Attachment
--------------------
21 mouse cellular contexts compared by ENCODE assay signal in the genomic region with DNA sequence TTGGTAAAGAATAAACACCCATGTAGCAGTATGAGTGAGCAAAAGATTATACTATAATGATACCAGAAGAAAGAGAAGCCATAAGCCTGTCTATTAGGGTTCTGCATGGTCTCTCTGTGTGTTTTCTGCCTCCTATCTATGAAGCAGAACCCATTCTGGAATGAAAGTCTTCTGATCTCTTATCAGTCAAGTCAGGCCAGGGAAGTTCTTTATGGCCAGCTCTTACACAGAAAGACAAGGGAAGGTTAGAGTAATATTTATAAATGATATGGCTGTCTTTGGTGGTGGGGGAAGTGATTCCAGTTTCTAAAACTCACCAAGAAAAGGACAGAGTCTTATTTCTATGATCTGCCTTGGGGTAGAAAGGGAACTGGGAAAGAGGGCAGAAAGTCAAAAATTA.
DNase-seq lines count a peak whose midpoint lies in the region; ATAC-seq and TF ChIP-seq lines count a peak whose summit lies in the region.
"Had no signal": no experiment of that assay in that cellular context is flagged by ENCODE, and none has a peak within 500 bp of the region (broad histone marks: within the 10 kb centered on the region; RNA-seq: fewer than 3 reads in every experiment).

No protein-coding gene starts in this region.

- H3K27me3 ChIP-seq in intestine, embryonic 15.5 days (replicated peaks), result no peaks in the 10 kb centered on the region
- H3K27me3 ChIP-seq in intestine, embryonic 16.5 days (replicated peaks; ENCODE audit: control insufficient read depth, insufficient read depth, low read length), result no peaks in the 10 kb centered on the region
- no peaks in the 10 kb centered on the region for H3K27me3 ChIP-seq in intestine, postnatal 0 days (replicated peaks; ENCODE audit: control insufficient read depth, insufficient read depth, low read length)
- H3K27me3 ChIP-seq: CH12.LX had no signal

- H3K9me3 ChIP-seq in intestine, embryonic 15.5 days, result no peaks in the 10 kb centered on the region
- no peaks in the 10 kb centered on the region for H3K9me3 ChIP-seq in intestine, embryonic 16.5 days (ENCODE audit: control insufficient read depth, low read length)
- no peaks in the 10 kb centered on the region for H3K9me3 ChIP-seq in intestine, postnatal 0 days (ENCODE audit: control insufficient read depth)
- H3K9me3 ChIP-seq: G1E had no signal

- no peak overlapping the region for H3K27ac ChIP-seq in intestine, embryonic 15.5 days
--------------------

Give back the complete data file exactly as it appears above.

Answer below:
21 mouse cellular contexts compared by ENCODE assay signal in the genomic region with DNA sequence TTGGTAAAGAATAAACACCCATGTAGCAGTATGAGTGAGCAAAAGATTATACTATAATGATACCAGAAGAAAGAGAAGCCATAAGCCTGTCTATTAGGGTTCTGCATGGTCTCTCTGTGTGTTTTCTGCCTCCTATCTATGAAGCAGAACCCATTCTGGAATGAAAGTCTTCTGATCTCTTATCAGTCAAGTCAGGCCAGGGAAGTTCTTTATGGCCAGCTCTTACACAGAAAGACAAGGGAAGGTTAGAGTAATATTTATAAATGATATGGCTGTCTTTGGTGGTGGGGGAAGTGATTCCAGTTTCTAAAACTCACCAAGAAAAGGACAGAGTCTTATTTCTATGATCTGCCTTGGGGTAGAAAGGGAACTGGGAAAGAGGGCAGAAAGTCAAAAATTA.
DNase-seq lines count a peak whose midpoint lies in the region; ATAC-seq and TF ChIP-seq lines count a peak whose summit lies in the region.
"Had no signal": no experiment of that assay in that cellular context is flagged by ENCODE, and none has a peak within 500 bp of the region (broad histone marks: within the 10 kb centered on the region; RNA-seq: fewer than 3 reads in every experiment).

No protein-coding gene starts in this region.

- H3K27me3 ChIP-seq in intestine, embryonic 15.5 days (replicated peaks), result no peaks in the 10 kb centered on the region
- H3K27me3 ChIP-seq in intestine, embryonic 16.5 days (replicated peaks; ENCODE audit: control insufficient read depth, insufficient read depth, low read length), result no peaks in the 10 kb centered on the region
- no peaks in the 10 kb centered on the region for H3K27me3 ChIP-seq in intestine, postnatal 0 days (replicated peaks; ENCODE audit: control insufficient read depth, insufficient read depth, low read length)
- H3K27me3 ChIP-seq: CH12.LX had no signal

- H3K9me3 ChIP-seq in intestine, embryonic 15.5 days, result no peaks in the 10 kb centered on the region
- no peaks in the 10 kb centered on the region for H3K9me3 ChIP-seq in intestine, embryonic 16.5 days (ENCODE audit: control insufficient read depth, low read length)
- no peaks in the 10 kb centered on the region for H3K9me3 ChIP-seq in intestine, postnatal 0 days (ENCODE audit: control insufficient read depth)
- H3K9me3 ChIP-seq: G1E had no signal

- no peak overlapping the region for H3K27ac ChIP-seq in intestine, embryonic 15.5 days